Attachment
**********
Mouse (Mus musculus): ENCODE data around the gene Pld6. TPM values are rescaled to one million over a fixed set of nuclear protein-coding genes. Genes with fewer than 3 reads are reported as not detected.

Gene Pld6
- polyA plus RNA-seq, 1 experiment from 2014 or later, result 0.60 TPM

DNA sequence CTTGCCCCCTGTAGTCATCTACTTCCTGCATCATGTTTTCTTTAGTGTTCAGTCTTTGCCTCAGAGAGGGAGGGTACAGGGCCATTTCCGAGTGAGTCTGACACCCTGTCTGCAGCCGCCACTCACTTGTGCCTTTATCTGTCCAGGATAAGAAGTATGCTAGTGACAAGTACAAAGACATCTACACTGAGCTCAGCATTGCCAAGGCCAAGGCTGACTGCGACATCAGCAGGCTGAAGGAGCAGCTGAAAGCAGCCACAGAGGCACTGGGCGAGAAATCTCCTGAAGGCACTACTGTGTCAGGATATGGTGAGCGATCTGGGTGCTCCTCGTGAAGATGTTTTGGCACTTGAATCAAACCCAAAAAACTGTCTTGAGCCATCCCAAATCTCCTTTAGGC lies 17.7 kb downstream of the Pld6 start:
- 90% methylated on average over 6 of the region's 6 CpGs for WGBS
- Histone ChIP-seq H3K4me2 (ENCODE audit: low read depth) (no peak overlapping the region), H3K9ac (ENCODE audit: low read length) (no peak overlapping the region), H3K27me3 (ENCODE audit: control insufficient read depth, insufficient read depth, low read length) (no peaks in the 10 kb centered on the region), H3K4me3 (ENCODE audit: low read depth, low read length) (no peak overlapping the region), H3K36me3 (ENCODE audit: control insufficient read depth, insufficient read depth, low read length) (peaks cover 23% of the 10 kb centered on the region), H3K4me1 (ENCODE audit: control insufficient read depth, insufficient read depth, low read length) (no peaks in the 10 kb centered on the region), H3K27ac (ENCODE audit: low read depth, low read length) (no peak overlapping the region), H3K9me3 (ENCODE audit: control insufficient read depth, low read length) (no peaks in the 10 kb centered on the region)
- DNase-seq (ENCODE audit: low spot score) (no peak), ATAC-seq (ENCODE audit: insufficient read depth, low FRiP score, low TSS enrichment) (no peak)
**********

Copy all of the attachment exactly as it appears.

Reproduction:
Mouse (Mus musculus): ENCODE data around the gene Pld6. TPM values are rescaled to one million over a fixed set of nuclear protein-coding genes. Genes with fewer than 3 reads are reported as not detected.

Gene Pld6
- polyA plus RNA-seq, 1 experiment from 2014 or later, result 0.60 TPM

DNA sequence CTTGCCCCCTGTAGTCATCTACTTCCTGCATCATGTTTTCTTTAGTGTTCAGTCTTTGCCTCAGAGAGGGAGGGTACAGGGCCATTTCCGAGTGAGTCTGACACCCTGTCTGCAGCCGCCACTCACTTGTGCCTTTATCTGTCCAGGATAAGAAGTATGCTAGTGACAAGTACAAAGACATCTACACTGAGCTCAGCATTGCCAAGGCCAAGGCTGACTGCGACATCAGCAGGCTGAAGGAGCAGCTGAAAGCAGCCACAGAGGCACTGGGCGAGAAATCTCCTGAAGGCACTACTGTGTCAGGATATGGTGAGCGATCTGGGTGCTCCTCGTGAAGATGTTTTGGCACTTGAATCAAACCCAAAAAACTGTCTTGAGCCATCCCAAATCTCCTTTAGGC lies 17.7 kb downstream of the Pld6 start:
- 90% methylated on average over 6 of the region's 6 CpGs for WGBS
- Histone ChIP-seq H3K4me2 (ENCODE audit: low read depth) (no peak overlapping the region), H3K9ac (ENCODE audit: low read length) (no peak overlapping the region), H3K27me3 (ENCODE audit: control insufficient read depth, insufficient read depth, low read length) (no peaks in the 10 kb centered on the region), H3K4me3 (ENCODE audit: low read depth, low read length) (no peak overlapping the region), H3K36me3 (ENCODE audit: control insufficient read depth, insufficient read depth, low read length) (peaks cover 23% of the 10 kb centered on the region), H3K4me1 (ENCODE audit: control insufficient read depth, insufficient read depth, low read length) (no peaks in the 10 kb centered on the region), H3K27ac (ENCODE audit: low read depth, low read length) (no peak overlapping the region), H3K9me3 (ENCODE audit: control insufficient read depth, low read length) (no peaks in the 10 kb centered on the region)
- DNase-seq (ENCODE audit: low spot score) (no peak), ATAC-seq (ENCODE audit: insufficient read depth, low FRiP score, low TSS enrichment) (no peak)